West central Michigan vegetable regional report – May 22, 2013
Vegetable crops are progressing in the west central region with potential disease and insect problems coming.
Asparagus resumed very rapid growth with the warm weather that occurred over the weekend. As a result, many growers resumed picking Saturday (May 18). Because temperatures remained relatively high overnight, some growers had trouble and had to mow asparagus.
Recent wet weather may favor disease development. The chances of purple spot developing will increase in the coming days given our recent rainfall and cooler weather predicted for the remainder of the week. If asparagus is going for processing, purple spot is not a problem unless lesions become sunken and pitted as the blanching process removes the purple color. However, purple spot reduces quality for asparagus picked for the fresh market. Michigan State University’s plant pathologist Mary Hausbeck also noted that Phytophthora spear rot has been detected in Minnesota; recent wet weather could also facilitate development of this disease in fields that have a history of it.
Poor development of carrot seedling side-roots has been observed in one location in Oceana County. Hausbeck mentioned that diseases such as Pythium and Phtyophthora can cause these symptoms. Obtaining samples now and sending them to the MSU Diagnostic Services lab can allow for detection of these diseases. Please contact your Michigan State University Extension county educator if one of your carrot plantings has these symptoms.
Frost covers had been removed from many early celery plantings this week in Hudsonville, Mich., and celery planting is continuing every day.
Planting of summer squash and zucchini will likely begin soon. If your field has a history of Phytophthora capsici, in-furrow treatment with Ridomil can prevent damage to seedlings. The recent wet weather and warm conditions are favorable for early development of this disease. Symptoms in young stands would include damping off and poor stand establishment.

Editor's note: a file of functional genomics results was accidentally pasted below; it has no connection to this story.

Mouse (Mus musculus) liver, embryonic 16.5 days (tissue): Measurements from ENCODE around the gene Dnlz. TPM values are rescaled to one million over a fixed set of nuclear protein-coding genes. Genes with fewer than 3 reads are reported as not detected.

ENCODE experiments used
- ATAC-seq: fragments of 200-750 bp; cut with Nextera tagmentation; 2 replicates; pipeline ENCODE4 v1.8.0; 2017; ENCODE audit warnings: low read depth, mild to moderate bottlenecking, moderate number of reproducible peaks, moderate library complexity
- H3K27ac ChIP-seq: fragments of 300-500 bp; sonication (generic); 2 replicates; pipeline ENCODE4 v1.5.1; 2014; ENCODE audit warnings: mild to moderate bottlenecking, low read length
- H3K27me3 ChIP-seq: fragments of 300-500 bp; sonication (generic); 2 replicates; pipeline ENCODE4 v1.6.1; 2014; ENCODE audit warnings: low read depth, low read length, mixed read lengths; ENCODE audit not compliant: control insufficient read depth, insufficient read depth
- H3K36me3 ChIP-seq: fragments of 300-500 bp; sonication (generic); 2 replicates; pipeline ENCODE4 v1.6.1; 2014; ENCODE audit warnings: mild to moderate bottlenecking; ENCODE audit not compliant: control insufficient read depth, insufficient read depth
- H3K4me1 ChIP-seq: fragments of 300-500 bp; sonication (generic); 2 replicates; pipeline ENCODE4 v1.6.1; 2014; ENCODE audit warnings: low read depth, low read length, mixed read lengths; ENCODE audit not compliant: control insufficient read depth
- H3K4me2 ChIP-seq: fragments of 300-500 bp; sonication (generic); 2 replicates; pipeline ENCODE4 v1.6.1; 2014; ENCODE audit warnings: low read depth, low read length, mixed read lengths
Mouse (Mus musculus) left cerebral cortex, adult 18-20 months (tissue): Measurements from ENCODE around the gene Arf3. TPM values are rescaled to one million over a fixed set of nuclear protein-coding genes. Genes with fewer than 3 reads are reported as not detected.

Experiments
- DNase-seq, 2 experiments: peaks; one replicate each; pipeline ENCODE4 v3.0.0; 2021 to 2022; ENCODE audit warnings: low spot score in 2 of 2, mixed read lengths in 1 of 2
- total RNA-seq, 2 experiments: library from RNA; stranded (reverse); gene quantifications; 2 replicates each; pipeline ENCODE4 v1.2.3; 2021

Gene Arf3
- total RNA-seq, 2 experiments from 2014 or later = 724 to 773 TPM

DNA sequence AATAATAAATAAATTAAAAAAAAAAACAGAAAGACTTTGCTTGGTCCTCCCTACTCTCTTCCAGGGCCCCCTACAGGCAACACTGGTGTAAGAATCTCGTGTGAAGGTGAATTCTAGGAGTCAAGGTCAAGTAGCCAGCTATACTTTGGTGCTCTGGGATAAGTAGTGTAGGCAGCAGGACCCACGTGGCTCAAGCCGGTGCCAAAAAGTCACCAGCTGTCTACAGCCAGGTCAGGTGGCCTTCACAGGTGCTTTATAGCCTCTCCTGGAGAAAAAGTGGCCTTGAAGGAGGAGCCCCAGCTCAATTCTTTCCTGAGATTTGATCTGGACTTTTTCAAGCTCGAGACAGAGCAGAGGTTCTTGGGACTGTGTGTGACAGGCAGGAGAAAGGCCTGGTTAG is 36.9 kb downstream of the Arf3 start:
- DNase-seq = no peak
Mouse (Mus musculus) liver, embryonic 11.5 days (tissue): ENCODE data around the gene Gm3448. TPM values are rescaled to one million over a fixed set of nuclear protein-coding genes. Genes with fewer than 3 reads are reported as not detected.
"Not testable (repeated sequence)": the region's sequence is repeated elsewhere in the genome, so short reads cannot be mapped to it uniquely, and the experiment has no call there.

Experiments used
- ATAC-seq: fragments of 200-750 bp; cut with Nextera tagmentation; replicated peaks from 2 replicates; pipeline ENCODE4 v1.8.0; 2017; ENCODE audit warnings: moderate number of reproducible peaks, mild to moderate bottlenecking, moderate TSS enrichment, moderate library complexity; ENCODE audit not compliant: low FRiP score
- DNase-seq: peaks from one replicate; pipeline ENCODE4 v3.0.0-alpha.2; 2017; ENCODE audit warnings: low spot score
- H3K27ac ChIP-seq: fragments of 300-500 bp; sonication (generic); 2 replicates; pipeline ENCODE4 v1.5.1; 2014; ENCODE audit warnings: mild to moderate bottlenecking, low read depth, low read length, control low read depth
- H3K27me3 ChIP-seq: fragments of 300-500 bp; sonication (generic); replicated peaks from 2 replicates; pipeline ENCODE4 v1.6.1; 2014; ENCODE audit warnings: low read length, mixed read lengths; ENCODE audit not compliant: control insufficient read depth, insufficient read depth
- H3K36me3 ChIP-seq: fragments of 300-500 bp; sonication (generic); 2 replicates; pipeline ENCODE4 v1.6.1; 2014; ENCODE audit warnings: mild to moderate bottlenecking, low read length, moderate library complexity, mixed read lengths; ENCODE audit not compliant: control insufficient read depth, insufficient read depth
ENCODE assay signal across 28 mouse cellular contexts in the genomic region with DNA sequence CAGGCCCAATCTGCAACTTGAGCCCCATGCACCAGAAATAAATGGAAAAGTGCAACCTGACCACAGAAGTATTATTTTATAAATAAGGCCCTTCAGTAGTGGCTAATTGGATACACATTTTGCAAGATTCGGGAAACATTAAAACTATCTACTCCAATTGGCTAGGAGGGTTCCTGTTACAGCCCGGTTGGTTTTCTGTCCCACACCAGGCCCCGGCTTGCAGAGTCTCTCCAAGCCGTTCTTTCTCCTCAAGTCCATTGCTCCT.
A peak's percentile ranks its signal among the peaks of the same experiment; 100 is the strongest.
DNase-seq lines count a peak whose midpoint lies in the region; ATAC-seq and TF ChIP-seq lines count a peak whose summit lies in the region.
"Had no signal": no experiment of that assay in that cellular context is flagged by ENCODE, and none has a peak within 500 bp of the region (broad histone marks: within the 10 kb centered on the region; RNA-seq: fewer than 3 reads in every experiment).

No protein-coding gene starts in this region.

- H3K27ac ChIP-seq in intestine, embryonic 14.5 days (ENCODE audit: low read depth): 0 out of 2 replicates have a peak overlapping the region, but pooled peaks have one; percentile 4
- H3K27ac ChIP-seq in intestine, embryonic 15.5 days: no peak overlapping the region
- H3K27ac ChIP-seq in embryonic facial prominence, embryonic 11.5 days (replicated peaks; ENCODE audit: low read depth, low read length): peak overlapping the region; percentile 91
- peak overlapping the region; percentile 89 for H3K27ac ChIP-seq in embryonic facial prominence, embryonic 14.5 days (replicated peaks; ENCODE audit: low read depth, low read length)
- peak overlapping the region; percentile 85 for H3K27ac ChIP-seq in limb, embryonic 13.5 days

Striped cucumber beetles have also been observed in some parts of the state. At-plant treatments of Admire Pro and Platinum can provide early control of this pest in cucurbits and are labeled for many crops. Far-More FI-400 treated seed contains the same active as Platinum (thiomethoxam); this seed treatment will provide early beetle control, making drenches with Admire or Platinum unnecessary.
As of yesterday (May 21), one of the earliest planted onion fields was in the two- to three-leaf stage in Hudsonville, Mich. Growers had also begun to kill barley windbreaks. Hausbeck mentioned that she has observed onion smut in some onion stands. MSU entomologist Zsofia Szendrei mentioned that she has not observed any seed corn maggot damage this year; temperatures early in the season were likely too cold, while recent temperatures have been too warm, for seed corn maggot problems to develop.
The first radish harvests are now starting in Ottawa County.